Coltrane motors away from the melody, doing riffs with McCoy Tyner, Jimmy Garrison, Roy Haynes — "My Favorite Things," from Newport, 1963. First time he heard this album was over at Sam and Faith’s.
The girl is listening and talking at the same time. She is a quick study. The best part of vinyl, he says — well, two: even with the scratches, the sound is better than an iPod — is the liner notes.
The quartet veers back into the melody and the girl catches it. They’re playing the first song over, she says. No, it’s jazz, he says. It’s all the same song.
He shows her the credits for the other side, where Coltrane is joined by another tenor sax, Pharoah Sanders. I like that name, she says, repeating it a few times.
When the first side is over, she turns the vinyl over — two tenor saxes prodding each other on the title song, Selflessness.
I’m going to tell my teacher about Pharoah Sanders, she says.
After she heads home, the grandfather locates his Billie Holiday anthology. Next time she is over, I’m going to play "Georgia on My Mind." (They used to live in Atlanta, and she will know this song.) It’s got young Eddie Heywood on piano and Lester Young on tenor sax. Gorgeous liner notes. He thinks, I’m glad I kept my albums.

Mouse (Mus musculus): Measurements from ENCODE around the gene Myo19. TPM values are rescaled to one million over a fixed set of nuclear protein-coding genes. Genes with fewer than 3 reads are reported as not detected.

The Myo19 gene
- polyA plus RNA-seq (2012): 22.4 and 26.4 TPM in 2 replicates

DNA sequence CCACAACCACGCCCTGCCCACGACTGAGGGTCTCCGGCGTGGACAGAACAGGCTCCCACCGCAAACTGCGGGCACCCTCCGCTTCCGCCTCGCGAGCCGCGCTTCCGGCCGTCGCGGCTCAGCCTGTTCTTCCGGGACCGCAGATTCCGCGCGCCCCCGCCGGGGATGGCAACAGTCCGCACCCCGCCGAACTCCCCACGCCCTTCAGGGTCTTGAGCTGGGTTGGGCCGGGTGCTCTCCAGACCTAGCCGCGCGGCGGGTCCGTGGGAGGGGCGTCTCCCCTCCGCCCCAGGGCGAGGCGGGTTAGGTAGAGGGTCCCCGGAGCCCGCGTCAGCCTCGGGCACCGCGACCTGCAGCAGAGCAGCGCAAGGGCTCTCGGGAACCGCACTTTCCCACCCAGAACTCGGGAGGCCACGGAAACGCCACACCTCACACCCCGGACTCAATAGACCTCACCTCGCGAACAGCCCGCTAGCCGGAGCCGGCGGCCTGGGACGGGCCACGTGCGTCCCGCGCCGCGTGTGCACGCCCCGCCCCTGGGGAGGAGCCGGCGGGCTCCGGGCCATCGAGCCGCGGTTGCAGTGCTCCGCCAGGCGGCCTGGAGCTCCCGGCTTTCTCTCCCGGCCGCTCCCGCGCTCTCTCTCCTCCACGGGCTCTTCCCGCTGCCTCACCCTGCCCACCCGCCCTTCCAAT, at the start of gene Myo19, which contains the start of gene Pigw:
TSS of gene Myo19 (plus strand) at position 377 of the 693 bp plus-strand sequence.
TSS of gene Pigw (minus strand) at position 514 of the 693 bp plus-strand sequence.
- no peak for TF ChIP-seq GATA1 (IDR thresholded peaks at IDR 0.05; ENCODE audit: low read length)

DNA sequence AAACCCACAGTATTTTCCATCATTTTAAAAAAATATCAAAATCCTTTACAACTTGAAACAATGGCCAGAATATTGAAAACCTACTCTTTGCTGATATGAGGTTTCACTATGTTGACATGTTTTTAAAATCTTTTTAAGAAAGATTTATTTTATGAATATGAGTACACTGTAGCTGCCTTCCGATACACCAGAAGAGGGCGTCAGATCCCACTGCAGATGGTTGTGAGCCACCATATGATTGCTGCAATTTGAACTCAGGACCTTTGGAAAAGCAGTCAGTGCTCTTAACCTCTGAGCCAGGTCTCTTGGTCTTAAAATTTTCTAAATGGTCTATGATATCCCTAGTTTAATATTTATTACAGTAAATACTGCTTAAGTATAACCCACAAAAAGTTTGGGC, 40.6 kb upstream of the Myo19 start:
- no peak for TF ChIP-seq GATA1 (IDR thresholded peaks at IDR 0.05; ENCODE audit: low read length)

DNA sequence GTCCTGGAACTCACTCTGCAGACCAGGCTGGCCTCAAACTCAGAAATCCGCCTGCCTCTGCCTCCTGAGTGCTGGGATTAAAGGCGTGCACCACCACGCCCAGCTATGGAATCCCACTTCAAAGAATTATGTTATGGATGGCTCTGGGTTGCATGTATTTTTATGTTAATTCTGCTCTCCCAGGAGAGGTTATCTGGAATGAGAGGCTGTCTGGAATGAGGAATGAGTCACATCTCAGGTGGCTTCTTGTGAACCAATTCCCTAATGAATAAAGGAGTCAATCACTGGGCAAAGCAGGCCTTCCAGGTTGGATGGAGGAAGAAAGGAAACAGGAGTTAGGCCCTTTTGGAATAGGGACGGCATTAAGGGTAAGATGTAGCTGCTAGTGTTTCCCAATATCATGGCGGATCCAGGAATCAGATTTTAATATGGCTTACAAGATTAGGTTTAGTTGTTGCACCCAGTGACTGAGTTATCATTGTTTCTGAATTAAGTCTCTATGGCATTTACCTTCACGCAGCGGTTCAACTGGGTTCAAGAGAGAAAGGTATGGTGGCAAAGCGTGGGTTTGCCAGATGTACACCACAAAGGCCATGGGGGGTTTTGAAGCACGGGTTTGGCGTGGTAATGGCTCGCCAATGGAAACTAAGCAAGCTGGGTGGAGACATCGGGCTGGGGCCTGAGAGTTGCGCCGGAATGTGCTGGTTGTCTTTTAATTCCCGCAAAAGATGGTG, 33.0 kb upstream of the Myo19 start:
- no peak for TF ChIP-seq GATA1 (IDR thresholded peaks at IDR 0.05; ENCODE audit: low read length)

Thanks so much for finding this site, which will keep growing in days to come.
Thanks also for the hundreds of sweet notes on the NYT web site and in the social media in the past 24 hours (my kids keep me posted.)
My ongoing enjoyment of my colleagues and the bond with readers has me glowing since I filed my last regular Sports of the Times column.
In a day or three, as the first entry here, I will file one favorite postcard from 2011.
My plan is to take some good swings in the NYT sports section on occasion, and regularly write about other stuff here – older role models (nonagenarians) who are still working, my love of music and radio and cities and grandkids, and maybe I will write postcards from some exotic new place my wife chooses.
First things first: we’re taking one of the grand-daughters out for Xi’an lamb in Flushing Chinatown.
Talk to you soon.
David Vecsey's sweet tale of distant love before the Web, now NYT Podcast, narrated by Griffin Dunne. Please see:
George Vecsey is Hofstra University's Alumnus of the Month! Read a Q&A with George here.